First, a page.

Re: slot argument weirdness

*To*: mathgroup at smc.vnet.net*Subject*: [mg83937] Re: slot argument weirdness*From*: Albert Retey <awnl at arcor.net>*Date*: Wed, 5 Dec 2007 07:06:27 -0500 (EST)*References*: <fj37b2$hok$1@smc.vnet.net>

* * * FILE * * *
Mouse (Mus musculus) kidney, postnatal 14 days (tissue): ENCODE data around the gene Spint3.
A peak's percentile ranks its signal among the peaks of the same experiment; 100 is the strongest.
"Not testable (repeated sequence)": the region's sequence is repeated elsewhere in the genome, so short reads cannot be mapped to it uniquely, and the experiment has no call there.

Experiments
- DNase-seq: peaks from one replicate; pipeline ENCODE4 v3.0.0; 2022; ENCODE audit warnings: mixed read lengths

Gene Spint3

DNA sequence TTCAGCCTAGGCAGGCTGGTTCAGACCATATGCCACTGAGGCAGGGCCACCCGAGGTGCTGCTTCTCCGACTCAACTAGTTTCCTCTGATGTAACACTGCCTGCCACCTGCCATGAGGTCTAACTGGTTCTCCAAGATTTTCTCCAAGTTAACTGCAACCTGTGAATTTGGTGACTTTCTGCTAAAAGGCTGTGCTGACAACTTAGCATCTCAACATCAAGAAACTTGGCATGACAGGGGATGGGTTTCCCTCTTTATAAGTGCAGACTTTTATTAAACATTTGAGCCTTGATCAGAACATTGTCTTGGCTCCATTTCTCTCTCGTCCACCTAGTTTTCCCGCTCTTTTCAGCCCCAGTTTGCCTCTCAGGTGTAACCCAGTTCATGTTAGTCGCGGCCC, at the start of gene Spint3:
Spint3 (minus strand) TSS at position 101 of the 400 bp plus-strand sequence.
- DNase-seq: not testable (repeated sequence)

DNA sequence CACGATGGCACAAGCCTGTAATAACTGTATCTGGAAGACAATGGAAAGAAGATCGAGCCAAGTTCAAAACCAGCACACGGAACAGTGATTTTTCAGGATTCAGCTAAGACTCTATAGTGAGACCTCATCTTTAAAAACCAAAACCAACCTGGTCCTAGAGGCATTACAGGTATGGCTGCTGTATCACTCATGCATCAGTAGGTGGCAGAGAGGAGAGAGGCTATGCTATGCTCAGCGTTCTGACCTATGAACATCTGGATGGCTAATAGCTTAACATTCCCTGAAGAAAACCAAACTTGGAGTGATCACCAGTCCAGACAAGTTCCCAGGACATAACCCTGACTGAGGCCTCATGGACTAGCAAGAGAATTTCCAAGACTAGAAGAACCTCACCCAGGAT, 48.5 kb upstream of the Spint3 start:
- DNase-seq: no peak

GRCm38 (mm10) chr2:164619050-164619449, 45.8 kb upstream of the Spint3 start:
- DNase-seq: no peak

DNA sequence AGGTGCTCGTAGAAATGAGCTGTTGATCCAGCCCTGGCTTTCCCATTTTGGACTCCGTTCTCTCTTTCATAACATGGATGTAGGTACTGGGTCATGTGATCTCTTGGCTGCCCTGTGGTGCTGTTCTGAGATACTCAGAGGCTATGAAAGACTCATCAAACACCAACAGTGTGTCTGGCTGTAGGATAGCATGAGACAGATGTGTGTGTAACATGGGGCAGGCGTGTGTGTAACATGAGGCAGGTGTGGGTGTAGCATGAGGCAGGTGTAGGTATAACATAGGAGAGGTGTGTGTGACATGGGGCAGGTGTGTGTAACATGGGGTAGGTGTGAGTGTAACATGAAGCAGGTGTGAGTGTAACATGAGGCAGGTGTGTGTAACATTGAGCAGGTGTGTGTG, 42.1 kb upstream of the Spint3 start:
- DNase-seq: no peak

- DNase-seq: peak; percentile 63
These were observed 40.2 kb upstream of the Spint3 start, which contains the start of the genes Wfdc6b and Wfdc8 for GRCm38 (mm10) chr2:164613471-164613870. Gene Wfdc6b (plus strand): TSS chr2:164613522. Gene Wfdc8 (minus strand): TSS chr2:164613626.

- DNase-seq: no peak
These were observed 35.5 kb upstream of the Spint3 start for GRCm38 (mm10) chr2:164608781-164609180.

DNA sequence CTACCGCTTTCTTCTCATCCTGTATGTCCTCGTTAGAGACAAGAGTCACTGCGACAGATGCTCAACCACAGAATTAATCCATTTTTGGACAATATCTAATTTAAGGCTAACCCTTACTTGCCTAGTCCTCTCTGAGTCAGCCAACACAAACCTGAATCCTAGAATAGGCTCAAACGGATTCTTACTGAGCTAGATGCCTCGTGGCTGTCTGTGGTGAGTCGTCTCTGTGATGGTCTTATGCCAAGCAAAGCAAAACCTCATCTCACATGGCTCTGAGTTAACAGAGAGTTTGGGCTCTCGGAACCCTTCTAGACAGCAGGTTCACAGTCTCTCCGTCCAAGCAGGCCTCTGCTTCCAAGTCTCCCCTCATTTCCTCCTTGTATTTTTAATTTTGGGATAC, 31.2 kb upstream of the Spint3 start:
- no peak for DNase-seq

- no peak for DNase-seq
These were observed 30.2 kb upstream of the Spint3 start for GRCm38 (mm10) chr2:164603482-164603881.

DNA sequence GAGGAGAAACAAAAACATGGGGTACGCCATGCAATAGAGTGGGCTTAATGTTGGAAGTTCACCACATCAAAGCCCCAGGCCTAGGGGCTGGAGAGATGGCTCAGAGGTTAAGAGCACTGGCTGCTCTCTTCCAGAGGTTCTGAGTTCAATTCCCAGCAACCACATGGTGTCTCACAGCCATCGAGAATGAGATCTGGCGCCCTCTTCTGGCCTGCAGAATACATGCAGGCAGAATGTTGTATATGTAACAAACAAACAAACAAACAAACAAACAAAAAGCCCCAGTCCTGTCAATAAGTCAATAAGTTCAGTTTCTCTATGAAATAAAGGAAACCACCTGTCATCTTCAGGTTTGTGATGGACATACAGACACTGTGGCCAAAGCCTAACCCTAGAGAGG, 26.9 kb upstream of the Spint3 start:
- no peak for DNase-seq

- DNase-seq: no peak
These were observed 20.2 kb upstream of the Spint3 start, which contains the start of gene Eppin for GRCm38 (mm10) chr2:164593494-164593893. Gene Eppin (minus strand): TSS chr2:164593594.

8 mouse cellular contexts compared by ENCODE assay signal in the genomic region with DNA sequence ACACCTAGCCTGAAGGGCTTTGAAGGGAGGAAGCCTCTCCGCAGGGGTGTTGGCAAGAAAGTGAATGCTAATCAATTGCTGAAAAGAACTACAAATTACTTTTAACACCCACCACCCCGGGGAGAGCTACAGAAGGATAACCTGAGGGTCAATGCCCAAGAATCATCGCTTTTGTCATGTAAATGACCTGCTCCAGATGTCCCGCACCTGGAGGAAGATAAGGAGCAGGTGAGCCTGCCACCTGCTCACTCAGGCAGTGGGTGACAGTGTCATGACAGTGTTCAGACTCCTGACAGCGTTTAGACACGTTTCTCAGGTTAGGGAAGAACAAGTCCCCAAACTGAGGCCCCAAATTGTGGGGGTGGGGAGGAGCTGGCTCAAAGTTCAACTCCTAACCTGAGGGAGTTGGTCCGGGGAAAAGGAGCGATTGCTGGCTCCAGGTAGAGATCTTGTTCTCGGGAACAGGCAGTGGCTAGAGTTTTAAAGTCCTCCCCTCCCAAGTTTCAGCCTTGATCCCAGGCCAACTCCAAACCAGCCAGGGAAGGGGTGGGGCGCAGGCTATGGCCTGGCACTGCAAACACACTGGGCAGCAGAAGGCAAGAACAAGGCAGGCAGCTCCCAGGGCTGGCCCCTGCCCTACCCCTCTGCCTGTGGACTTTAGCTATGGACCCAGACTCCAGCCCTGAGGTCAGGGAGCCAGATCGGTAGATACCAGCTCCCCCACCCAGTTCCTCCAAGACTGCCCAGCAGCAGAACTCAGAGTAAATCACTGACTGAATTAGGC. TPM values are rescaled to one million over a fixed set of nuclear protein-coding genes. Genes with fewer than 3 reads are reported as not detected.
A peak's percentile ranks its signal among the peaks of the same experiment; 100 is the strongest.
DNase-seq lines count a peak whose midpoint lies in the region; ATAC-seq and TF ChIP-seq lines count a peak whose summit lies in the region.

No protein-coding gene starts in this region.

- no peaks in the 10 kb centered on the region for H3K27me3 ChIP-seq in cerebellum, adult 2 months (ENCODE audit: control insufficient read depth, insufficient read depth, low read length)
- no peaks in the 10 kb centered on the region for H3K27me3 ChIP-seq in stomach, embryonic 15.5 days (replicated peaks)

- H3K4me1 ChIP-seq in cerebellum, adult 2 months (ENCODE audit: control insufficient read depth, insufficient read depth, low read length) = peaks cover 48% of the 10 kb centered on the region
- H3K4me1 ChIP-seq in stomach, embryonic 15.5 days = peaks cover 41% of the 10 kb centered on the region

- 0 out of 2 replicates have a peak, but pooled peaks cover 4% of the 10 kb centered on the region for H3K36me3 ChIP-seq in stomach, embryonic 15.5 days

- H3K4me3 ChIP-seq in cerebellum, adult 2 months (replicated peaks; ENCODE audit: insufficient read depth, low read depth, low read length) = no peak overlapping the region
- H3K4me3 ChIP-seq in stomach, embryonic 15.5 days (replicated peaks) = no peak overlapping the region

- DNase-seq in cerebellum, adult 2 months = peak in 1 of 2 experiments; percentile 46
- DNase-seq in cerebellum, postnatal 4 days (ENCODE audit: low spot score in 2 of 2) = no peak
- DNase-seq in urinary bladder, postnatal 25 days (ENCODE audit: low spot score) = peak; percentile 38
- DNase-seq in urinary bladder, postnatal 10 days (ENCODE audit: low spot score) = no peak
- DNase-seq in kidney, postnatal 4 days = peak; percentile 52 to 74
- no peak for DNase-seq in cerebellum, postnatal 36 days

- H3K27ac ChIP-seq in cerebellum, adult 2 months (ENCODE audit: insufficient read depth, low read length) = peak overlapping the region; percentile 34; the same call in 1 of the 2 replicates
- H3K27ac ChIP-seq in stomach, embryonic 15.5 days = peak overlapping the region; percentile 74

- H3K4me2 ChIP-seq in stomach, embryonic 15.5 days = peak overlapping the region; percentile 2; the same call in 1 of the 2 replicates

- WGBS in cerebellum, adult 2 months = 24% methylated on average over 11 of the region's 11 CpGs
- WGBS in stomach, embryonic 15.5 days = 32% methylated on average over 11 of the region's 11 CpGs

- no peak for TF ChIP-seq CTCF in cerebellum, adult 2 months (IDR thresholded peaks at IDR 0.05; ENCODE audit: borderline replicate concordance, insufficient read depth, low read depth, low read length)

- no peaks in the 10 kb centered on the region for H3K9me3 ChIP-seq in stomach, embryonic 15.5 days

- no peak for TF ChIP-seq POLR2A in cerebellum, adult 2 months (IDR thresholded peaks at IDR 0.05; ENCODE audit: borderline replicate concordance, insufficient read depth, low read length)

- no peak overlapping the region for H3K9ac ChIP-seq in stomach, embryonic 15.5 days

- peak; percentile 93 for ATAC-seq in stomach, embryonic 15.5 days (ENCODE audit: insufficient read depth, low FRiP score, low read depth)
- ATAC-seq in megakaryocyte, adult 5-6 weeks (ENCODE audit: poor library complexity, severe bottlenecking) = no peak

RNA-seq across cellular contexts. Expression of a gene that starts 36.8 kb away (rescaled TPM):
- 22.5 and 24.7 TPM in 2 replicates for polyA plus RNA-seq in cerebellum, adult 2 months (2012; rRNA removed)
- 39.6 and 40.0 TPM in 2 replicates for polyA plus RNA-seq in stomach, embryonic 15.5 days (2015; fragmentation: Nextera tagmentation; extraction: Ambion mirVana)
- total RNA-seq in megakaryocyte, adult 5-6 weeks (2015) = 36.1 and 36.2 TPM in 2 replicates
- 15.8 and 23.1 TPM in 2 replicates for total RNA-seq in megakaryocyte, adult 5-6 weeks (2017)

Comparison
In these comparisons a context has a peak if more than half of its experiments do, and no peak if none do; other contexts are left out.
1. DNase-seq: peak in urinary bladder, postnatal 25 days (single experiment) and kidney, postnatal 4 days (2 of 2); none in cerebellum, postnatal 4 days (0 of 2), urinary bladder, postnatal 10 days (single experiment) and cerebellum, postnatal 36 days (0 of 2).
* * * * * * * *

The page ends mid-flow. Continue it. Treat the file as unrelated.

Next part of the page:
Jerry wrote: > I have to produce some bulky matrices which are described by > two parameters and it seems the easiest way to produce them > is as follows (I took out all the complexity and just left > in the slots to illustrate my problem). v is the parameter > array. > > v = {2, 5}; > myMatrix=Apply[{{#1, #2}, {#2, #1}} &, v] > > giving {{2, 5}, {5, 2}} and all is well. > > But since the actual form in the first argument in Apply is > really a large messy thing, I thought I'd produce it just > once in the notebook and represent it with: > > m = {{#1, #2}, {#2, #1}}; > > But geez, this doesn't work at all: > > MyMatrix2= Apply[m &, v] > > gives {{#1, #2}, {#2, #1}} > > I've tried a lot of things to make this work but have failed > completely. If someone can tell me that there is absolutely > no representation of the slot configuration that will do > what I want, then I can quit trying. Or is there? Thanks for > any info. The slots don't make much sense without the enclosing function. This means you should define m with the & to make it a function and then use it like: m = {{#1,#2},{#2,#1}}&; Apply[m,v] note that the definition of m is just a shortcut for : m = Function[{{#1,#2},{#2,#1}}] which can be elaborated even more to: m = Function[{x,y},{{x,y},{y,x}}] I find it often much more readable to work with named arguments for functions than just the slots, but that depends on the use case and is a matter of taste. hth, albert